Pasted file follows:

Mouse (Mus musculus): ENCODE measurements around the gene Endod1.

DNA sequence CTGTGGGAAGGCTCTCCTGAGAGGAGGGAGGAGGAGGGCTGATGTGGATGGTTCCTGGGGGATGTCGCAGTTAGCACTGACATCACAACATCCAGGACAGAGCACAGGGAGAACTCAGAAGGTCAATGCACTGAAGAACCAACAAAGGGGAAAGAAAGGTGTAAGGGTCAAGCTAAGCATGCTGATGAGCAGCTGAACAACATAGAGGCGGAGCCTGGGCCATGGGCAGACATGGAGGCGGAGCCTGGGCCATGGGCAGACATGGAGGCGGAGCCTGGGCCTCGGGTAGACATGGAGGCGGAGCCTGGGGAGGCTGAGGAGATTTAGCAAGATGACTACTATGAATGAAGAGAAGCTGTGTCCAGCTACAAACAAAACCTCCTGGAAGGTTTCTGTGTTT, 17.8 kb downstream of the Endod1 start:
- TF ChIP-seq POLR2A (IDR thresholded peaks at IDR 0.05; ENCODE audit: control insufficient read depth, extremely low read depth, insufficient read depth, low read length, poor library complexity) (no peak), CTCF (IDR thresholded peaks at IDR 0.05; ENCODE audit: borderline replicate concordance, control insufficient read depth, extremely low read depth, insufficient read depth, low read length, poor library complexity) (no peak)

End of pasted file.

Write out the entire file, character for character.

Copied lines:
Mouse (Mus musculus): ENCODE measurements around the gene Endod1.

DNA sequence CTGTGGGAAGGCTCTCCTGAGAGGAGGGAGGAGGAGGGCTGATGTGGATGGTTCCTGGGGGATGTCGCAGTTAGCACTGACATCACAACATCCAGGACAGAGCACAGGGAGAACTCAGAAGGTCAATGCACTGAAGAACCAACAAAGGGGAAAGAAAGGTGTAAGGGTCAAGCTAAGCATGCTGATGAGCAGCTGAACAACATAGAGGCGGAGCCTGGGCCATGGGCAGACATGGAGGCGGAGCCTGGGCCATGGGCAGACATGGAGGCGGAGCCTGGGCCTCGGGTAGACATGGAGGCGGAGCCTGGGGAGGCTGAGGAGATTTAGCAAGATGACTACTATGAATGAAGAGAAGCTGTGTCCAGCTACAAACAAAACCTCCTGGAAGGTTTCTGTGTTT, 17.8 kb downstream of the Endod1 start:
- TF ChIP-seq POLR2A (IDR thresholded peaks at IDR 0.05; ENCODE audit: control insufficient read depth, extremely low read depth, insufficient read depth, low read length, poor library complexity) (no peak), CTCF (IDR thresholded peaks at IDR 0.05; ENCODE audit: borderline replicate concordance, control insufficient read depth, extremely low read depth, insufficient read depth, low read length, poor library complexity) (no peak)